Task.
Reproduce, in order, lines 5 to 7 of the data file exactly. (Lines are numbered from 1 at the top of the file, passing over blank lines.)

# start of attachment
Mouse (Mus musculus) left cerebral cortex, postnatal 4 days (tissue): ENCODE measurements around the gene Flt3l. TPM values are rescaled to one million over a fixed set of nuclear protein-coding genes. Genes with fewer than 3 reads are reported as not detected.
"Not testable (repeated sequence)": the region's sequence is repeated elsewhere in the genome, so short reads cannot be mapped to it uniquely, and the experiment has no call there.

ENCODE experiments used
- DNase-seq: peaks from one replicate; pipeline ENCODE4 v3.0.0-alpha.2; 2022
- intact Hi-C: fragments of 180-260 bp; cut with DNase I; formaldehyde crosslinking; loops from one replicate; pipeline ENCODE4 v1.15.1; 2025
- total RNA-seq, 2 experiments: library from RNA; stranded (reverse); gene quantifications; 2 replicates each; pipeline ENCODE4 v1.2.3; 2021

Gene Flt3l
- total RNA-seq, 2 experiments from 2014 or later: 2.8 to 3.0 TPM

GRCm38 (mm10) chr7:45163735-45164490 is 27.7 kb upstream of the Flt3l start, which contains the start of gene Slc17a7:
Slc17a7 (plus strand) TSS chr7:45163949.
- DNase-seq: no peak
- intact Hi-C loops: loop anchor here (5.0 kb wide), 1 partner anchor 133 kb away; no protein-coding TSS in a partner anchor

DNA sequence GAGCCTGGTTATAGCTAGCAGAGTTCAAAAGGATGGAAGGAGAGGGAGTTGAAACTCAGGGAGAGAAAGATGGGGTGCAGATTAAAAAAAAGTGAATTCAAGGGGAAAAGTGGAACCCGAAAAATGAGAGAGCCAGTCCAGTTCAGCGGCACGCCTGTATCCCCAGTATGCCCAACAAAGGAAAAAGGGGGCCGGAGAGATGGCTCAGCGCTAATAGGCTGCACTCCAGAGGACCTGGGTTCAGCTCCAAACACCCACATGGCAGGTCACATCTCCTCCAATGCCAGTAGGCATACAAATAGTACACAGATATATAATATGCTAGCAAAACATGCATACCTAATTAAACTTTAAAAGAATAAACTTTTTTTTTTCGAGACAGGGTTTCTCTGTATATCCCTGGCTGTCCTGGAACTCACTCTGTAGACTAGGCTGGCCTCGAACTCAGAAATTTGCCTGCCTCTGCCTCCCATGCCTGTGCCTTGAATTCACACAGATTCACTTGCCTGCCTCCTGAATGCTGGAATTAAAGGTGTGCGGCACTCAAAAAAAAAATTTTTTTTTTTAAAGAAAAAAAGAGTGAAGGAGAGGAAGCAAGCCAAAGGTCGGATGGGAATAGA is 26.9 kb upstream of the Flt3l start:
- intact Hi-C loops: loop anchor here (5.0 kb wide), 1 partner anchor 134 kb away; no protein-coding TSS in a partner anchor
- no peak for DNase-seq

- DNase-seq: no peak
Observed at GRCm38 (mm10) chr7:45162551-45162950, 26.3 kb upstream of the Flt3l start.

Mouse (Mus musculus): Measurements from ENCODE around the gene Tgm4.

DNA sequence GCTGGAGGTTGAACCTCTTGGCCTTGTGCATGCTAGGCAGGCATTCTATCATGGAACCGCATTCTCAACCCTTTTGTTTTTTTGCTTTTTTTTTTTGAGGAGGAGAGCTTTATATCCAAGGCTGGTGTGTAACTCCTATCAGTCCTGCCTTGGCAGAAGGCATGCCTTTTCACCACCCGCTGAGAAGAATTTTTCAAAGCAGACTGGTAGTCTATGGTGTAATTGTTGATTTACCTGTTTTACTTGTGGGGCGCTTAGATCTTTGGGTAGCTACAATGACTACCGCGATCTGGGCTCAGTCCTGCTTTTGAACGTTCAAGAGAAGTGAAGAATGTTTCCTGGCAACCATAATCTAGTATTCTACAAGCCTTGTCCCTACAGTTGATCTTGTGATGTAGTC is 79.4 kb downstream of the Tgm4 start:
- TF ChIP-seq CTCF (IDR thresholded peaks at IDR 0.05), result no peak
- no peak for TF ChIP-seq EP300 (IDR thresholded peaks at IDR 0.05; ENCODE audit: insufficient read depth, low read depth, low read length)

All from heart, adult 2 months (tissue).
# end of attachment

- intact Hi-C: fragments of 180-260 bp; cut with DNase I; formaldehyde crosslinking; loops from one replicate; pipeline ENCODE4 v1.15.1; 2025
- total RNA-seq, 2 experiments: library from RNA; stranded (reverse); gene quantifications; 2 replicates each; pipeline ENCODE4 v1.2.3; 2021

Gene Flt3l